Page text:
Cocaine The Devils Dandruff the 4th and maybe the final instalment. Thought you knew all there was about London’s Underworld and the things that go on well now for the first time the Quardrilogy exposes a true story with the 4th book opening your eyes wide to a world of police drugs, Money laundering football fixing and boxing, blackmail Sex, Guns and Gangster and Dirty Money. ONLY now has this book been allowed to tell the truth the whole truth and nothing but the truth. One line of cocaine was never enough and a thousand more was way to many a tale of how crime doesn’t pay.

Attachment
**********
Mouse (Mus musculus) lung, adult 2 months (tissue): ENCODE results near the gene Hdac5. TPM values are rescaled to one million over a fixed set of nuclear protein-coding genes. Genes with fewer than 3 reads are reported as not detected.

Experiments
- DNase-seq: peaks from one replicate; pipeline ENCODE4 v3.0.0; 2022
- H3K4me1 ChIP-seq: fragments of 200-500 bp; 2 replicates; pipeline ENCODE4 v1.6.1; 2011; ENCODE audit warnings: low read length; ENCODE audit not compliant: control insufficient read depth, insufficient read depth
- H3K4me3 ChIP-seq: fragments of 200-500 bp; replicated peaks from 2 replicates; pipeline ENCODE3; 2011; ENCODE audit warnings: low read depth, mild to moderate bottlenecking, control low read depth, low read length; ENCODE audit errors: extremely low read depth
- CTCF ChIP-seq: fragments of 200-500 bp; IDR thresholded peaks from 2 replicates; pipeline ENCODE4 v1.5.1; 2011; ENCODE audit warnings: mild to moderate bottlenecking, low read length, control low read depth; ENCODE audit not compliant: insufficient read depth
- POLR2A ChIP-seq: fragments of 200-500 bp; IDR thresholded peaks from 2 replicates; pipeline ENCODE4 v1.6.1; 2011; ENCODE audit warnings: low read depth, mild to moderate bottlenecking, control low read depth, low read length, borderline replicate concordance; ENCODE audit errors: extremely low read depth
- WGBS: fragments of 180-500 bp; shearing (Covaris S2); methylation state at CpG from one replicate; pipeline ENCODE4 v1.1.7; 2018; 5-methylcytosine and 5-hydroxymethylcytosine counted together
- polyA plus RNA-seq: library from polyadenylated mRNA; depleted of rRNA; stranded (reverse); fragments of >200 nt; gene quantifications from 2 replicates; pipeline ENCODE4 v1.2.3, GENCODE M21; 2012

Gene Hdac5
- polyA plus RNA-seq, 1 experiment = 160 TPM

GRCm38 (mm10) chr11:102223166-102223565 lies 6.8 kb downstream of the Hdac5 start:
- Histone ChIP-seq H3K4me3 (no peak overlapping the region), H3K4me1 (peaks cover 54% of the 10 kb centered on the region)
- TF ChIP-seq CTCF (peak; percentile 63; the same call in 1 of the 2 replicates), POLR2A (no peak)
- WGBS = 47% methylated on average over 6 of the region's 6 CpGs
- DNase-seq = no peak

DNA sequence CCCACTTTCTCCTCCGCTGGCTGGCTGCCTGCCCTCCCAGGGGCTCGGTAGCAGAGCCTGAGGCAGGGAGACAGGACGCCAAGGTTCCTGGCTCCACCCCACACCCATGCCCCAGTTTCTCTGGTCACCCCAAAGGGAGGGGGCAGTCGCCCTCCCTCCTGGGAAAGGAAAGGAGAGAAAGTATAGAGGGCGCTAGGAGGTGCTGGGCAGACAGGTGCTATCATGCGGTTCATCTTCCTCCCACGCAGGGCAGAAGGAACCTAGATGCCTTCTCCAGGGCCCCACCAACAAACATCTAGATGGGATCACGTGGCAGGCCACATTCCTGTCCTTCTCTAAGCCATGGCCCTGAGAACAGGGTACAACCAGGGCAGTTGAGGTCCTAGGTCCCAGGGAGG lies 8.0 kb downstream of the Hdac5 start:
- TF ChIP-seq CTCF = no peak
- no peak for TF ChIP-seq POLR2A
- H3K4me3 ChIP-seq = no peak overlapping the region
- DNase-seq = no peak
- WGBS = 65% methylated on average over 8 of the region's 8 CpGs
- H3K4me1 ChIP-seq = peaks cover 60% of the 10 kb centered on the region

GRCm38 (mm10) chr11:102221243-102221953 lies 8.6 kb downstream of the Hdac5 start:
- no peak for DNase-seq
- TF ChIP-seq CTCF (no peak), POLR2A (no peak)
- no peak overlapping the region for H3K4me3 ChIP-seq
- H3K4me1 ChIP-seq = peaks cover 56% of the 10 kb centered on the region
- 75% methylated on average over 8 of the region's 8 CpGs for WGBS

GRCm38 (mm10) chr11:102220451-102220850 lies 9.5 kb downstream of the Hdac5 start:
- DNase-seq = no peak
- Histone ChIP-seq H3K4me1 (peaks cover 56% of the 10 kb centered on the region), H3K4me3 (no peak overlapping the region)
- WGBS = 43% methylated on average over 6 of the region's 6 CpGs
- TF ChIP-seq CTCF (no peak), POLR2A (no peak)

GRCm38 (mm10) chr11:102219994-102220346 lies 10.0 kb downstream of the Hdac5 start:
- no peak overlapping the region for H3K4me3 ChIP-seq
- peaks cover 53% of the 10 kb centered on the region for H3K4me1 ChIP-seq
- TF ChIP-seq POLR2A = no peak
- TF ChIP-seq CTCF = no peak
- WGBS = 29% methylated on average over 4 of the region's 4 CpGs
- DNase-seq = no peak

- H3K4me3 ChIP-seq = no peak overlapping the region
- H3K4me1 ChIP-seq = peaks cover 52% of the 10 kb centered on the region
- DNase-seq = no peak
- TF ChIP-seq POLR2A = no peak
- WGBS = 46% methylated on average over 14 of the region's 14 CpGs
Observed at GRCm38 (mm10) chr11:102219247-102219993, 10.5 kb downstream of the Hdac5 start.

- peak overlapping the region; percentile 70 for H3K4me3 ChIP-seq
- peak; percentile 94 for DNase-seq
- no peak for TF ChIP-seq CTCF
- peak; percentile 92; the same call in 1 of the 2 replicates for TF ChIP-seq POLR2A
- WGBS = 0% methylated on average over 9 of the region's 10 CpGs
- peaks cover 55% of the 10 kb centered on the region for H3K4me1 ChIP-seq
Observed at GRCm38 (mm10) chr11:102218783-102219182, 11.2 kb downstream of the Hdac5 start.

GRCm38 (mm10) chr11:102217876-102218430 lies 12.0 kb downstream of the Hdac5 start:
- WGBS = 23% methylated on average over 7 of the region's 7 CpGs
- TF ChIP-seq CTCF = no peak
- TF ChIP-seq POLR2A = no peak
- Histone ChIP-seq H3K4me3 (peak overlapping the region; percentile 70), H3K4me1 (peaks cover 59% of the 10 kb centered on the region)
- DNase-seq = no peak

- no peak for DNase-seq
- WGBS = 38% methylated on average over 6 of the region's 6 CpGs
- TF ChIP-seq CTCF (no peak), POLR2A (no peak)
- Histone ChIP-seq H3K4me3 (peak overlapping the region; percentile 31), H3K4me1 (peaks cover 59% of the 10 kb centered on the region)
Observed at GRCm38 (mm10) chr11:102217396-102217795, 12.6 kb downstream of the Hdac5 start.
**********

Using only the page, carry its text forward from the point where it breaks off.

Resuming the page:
A man from Borehamwood held a book signing for his third book A Nice Little Earner. Jason Cook, 40, from Tudor Court, has written his third fictional novel and held a book signing on Sunday, (November 22) in Borehamwood’s WH Smith. Mr Cook, who suffers from dyslexia, based his books on his experiences in prison, drug addiction and dyslexia. He said: “It’s a great achievement. The book signing went really well. I outsold my first book which was amazing. and I was really pleased. “A lot of people came to visit older and younger people were buying my book. “I’m hoping that these books will inspire more writers who suffer from dyslexia and to prevent people getting into crime.” The book has a powerful message about how crime doesn't pay.